In a business sale transaction, whether it be in the form of an asset sale, a stock sale or a merger, two of the key areas of contention between the parties involve the negotiation of the Seller Representations and Warranties Section and the Seller Indemnification Section of the purchase/sale agreement. These sections really deal with allocating risk between buyer and seller after the transaction closes. Countless hours can be spent haggling over the language in those sections. And sometimes, the inability to reach common ground causes the deal to collapse.
The purpose of this blog and a follow-up blog or two is to point out an alternative approach to dealing with these transactional issues pertaining to seller representation and warranties. About fifteen years ago, major insurance companies came out with representations and warranties coverage policies that enable the parties to augment or replace in whole or part the traditional indemnification provisions that sometimes can be the major obstacle in closing a deal. But it has only been in the last four or five years that these policies have seen greater usage in the business community. Now these policies will not be suitable for every deal. There is probably a minimum threshold for these policies to be economically utilized. That number is likely to be a transaction where the coverage sought under the policy is not less than $6 million or so and perhaps bit more. There are many companies that underwrite this coverage. So, your having an insurance agent familiar with this area would be useful for the purpose of surveying the current limit levels required by the providers.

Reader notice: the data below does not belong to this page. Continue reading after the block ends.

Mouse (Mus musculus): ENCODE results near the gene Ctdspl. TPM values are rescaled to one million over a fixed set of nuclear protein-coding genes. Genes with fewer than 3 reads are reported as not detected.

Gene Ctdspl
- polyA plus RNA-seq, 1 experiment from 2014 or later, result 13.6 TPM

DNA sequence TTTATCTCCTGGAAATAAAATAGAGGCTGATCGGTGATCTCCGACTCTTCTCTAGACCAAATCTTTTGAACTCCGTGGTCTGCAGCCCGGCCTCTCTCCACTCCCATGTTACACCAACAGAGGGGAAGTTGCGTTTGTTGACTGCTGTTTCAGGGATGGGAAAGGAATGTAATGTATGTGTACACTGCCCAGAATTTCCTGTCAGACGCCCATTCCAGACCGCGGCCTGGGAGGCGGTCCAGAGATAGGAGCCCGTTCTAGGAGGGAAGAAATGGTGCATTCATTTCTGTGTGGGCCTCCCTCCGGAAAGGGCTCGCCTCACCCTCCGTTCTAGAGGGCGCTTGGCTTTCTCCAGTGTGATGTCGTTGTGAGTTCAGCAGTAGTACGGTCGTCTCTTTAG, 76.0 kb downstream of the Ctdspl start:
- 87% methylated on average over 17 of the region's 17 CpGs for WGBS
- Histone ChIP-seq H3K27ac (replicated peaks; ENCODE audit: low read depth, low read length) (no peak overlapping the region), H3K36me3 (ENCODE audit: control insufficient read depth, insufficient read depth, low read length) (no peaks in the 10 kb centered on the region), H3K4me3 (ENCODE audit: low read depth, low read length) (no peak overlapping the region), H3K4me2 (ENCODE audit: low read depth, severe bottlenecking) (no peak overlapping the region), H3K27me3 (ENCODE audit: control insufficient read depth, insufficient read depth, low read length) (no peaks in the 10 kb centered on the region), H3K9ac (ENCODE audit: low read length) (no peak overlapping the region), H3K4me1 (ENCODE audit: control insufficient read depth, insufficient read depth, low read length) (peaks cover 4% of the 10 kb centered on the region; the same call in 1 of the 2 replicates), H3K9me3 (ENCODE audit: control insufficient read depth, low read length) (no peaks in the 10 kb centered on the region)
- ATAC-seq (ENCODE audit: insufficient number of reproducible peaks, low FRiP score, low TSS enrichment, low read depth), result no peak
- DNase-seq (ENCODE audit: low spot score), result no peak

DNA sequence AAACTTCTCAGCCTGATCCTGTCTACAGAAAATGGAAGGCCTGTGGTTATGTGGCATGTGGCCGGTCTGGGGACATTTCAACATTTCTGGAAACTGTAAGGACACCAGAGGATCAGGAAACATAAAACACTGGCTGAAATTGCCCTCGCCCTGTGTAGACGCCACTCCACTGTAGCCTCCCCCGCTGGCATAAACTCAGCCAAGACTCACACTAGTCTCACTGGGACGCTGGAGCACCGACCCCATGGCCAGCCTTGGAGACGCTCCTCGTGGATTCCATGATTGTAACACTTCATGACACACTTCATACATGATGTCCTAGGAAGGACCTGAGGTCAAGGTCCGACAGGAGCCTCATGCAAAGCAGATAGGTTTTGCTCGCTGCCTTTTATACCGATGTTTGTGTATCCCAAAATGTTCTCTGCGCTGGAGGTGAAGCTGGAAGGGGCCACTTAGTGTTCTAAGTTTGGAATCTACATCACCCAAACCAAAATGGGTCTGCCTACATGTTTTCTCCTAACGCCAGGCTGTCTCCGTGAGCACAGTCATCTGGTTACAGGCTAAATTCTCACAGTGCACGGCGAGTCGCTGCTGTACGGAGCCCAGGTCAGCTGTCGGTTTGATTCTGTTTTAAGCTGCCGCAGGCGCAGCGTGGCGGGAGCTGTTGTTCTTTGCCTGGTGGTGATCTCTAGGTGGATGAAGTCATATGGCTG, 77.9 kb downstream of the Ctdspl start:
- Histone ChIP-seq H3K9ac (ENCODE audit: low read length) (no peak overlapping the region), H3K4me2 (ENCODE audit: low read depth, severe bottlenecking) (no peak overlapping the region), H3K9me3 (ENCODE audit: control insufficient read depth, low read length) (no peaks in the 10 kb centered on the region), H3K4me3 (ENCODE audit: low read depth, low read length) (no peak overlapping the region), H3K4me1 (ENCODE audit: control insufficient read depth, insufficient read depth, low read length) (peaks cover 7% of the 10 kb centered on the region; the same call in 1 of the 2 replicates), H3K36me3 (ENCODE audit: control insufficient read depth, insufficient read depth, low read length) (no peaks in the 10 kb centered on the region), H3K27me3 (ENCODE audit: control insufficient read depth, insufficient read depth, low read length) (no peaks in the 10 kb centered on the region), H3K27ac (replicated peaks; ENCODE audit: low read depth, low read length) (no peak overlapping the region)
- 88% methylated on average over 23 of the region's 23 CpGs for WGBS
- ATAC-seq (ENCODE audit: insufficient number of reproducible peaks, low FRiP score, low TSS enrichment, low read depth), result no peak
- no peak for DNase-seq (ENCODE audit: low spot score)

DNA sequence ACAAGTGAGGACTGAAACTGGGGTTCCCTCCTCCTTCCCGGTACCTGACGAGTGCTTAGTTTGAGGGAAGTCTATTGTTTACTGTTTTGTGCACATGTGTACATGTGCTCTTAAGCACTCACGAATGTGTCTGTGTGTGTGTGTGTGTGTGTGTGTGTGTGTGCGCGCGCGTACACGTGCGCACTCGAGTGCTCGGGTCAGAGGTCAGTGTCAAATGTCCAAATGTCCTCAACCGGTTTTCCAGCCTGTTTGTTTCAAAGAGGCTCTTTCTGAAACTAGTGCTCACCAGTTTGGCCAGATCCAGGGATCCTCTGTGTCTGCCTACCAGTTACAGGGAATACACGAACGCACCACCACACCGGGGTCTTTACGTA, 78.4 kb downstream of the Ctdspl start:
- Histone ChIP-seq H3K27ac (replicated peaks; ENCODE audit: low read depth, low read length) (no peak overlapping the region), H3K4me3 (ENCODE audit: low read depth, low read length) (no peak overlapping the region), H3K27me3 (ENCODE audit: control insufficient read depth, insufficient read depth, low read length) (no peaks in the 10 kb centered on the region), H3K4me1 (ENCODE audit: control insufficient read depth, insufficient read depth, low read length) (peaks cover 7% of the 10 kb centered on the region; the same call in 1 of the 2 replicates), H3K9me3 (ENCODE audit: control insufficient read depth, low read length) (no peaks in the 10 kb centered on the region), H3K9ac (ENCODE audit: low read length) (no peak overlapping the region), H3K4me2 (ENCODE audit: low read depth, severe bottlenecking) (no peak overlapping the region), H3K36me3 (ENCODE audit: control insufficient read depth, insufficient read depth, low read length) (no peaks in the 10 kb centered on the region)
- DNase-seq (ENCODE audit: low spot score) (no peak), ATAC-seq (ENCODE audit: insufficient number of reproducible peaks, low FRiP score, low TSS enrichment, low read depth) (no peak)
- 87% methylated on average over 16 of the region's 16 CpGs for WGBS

Before underwriting, most companies will likely charge an underwriting fee in addition to premiums. It appears that these underwriting fees can run between $10,000 and $50,000 or more. They are intended to help the insurance company cover its own costs in doing its own due diligence and probably to discourage window shopping for the best deal. The premiums themselves appear to run between 2.0% to 4.0% of the amount policy coverage obtained. Who pays the premium will likely depend on a number of factors, particularly who is benefitting most from the coverage. However, there may be circumstances where both buyer and seller are obtaining benefits so that they decide to split the cost.
Future blogs will deal with other aspects of this coverage. One scenario we will deal with is the closely-held business where the senior owner desires to sell the business and not have to deal with purchase price holdbacks, note offsets and indemnity limits. If the deal is large enough, this insurance may be a way to alleviate or eliminate a lot of post-closing worry.
Michael W. Margrave
Disclaimer: This blog is for information purposes only. Legal advice is provided only through a formal, written attorney/client agreement.